Living Trusts FAQ
If you want peace of mind about your assets, consider a living trust. A living trust is a legal document that outlines what you want done with your assets upon your death. You name a trustee to hold the assets in the trust until then, and the trustee carries out your wishes. Here are some common FAQs about living trusts.
Do You Need a Trust Administration Attorney?
You might not need a living trust administration lawyer in Las Vegas if you feel comfortable using online templates and filing them yourself. If you have questions or need information on complex estates, consulting a living trust administration attorney could be helpful.
What Are the Benefits of Living Trusts?
When a decedent dies and has a will, it commonly has to go through probate court to divide assets. It can take several months to settle probate, and it often cuts into what the beneficiaries get from lawyer fees. You also have someone to manage your living trusts if you can’t because of illness.
Are Your Assets Protected Against Creditors?
Assets do not get protected from creditors under living trusts because you are the owner, and it can be changed. This means a creditor can place a claim on your property. However, property placed in trusts cannot be easily traced, so the creditor may not search for it.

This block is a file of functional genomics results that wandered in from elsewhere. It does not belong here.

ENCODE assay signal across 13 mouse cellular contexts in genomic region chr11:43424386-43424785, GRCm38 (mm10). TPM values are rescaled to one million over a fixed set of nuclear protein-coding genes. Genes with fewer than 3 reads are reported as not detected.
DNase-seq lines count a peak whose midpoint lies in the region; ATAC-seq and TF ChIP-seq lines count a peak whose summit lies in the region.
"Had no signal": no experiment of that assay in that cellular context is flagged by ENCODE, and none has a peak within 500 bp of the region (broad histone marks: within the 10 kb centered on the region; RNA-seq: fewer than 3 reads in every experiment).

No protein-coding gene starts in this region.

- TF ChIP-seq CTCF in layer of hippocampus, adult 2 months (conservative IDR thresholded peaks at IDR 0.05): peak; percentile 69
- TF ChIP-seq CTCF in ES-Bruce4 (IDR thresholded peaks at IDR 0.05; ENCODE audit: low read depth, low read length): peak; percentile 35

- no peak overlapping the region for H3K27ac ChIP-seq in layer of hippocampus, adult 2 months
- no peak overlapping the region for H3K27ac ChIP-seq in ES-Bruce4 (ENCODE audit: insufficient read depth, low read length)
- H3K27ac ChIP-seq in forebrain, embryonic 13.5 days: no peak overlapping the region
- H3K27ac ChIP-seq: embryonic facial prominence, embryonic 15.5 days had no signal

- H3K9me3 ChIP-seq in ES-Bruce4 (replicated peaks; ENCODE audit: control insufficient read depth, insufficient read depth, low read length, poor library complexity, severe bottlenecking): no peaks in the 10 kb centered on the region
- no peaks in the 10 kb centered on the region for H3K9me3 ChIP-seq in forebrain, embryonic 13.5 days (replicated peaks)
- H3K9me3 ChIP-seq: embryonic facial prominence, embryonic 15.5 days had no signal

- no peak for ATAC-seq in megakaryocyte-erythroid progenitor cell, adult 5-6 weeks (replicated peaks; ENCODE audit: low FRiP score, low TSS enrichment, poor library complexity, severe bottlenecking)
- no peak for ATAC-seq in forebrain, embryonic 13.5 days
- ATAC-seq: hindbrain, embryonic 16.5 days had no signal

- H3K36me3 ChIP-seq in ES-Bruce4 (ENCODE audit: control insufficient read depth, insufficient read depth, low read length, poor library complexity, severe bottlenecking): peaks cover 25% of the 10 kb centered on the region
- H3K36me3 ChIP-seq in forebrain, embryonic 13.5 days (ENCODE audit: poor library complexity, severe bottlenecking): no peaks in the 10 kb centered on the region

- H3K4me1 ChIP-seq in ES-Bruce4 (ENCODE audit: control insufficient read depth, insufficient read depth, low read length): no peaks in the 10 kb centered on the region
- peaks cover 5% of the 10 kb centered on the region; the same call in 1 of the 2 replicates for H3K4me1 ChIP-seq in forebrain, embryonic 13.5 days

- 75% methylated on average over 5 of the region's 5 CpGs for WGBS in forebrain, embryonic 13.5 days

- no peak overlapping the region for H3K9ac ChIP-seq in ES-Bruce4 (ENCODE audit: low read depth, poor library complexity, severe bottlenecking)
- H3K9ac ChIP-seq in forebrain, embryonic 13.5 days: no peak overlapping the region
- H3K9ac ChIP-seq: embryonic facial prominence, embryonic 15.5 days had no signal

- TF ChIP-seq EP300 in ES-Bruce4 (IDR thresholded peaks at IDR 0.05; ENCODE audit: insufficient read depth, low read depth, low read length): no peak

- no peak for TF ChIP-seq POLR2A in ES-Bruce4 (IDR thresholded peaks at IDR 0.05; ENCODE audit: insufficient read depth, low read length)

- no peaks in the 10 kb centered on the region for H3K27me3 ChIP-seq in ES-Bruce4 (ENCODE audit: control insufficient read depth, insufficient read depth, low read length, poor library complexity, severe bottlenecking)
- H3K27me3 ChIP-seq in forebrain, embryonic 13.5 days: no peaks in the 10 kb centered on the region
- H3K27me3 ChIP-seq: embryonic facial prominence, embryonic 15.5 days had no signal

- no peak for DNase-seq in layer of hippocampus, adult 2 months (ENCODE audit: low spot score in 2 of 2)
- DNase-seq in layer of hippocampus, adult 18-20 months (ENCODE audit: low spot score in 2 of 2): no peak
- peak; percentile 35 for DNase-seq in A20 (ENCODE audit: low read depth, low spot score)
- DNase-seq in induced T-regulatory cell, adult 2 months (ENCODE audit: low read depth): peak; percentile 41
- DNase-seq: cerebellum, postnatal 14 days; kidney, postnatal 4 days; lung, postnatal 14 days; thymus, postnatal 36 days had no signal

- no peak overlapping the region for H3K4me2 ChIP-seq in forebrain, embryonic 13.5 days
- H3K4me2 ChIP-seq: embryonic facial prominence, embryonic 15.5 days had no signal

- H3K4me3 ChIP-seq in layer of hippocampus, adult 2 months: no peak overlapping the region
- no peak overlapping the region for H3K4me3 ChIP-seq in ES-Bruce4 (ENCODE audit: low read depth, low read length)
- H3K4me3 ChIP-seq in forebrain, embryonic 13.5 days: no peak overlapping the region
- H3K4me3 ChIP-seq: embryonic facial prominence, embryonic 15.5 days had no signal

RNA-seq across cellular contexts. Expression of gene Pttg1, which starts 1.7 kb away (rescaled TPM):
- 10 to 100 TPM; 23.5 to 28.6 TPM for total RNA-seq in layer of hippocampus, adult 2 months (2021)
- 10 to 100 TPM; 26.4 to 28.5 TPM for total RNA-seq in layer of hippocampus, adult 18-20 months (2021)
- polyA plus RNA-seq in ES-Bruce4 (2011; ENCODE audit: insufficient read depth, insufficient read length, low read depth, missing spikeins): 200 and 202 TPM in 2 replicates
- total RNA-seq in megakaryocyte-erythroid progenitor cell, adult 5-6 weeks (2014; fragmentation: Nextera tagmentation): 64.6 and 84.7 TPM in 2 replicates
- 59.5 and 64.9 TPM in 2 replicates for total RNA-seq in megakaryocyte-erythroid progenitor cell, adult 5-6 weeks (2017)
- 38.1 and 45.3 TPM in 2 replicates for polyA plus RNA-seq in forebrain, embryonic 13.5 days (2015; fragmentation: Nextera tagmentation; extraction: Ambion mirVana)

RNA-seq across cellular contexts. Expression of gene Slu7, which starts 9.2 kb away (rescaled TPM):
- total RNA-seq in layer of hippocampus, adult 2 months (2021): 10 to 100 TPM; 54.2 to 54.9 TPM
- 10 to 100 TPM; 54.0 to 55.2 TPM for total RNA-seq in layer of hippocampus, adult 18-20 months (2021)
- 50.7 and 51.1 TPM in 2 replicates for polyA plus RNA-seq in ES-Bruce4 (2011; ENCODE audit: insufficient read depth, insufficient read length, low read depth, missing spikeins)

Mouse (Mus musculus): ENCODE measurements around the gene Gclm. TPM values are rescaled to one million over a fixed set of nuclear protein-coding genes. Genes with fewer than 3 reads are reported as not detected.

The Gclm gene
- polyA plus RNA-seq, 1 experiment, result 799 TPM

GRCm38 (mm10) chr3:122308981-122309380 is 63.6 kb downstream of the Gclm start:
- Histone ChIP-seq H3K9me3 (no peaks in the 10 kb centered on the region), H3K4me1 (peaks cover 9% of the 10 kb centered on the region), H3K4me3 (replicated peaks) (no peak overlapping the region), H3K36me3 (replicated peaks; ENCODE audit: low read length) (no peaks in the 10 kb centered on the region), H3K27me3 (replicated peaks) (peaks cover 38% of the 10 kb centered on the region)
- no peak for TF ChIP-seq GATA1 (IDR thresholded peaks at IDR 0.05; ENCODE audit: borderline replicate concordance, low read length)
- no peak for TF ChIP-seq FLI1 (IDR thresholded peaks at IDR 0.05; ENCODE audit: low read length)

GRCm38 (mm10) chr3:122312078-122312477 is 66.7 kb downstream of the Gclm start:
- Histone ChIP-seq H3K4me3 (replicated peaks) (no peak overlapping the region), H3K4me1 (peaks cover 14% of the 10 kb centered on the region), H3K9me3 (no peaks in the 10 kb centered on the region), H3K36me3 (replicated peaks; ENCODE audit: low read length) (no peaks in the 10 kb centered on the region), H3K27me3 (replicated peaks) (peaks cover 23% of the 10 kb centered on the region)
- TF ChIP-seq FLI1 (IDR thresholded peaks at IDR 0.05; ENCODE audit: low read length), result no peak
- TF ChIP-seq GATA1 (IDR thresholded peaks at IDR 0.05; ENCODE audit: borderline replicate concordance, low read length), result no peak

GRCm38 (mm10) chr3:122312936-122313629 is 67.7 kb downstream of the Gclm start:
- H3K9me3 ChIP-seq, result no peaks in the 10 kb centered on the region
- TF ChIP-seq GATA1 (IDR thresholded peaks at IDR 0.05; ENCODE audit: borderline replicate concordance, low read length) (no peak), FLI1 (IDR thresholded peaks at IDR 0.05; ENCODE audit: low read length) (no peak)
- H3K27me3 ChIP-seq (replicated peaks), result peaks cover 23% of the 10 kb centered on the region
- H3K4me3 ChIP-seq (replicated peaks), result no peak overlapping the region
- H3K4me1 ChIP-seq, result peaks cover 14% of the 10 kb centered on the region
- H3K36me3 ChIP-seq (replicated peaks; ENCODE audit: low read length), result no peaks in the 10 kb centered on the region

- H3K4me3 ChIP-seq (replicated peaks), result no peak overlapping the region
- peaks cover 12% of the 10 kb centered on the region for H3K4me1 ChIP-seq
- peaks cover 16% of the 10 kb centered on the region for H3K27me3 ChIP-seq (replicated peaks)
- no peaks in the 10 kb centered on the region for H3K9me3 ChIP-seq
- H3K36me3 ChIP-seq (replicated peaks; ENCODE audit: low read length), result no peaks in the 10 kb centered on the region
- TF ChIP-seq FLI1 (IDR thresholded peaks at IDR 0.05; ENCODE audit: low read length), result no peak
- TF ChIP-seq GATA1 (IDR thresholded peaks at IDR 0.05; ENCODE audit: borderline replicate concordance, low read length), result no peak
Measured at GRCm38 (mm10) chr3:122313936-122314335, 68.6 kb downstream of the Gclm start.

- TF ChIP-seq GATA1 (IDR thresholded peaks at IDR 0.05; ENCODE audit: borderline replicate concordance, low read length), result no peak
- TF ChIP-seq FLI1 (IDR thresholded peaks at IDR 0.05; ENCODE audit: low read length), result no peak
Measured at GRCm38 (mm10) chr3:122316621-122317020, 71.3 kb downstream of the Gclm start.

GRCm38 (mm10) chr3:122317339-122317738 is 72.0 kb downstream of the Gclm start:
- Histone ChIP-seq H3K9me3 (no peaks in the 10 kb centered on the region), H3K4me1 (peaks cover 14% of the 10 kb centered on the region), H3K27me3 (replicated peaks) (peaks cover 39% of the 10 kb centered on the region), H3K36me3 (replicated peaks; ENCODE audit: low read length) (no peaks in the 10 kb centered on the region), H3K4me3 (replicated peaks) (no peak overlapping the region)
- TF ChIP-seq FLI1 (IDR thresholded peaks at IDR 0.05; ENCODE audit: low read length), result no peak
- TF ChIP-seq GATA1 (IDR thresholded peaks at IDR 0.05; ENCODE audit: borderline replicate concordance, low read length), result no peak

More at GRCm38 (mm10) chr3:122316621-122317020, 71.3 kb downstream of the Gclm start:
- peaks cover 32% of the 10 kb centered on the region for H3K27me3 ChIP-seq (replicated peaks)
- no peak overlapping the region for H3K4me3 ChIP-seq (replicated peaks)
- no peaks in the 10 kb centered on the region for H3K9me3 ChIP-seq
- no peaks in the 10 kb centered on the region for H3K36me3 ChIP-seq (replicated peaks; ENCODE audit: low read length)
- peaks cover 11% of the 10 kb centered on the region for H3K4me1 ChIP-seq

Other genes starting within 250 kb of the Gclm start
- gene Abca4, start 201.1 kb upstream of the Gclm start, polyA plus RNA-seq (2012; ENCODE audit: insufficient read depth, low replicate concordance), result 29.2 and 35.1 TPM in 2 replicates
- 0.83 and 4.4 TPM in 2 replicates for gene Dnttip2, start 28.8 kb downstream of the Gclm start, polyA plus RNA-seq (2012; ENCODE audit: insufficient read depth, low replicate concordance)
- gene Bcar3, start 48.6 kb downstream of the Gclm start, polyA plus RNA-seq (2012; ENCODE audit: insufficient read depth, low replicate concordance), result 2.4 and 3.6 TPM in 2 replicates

Do You Still Need a Will?
You need a will for any assets not named as part of the trust. If you buy property shortly before your death, it may not become part of the trust. A will lets you include this property as well as naming a guardian for minor children.
Do You Still Have to Pay Estate Taxes?
Simple probate-avoidance trusts usually do not reduce estate taxes because they keep assets out of probate. As of 2020, you won’t have to pay federal taxes on estates worth less than $11.58 million. This means most people won’t likely have to pay federal taxes.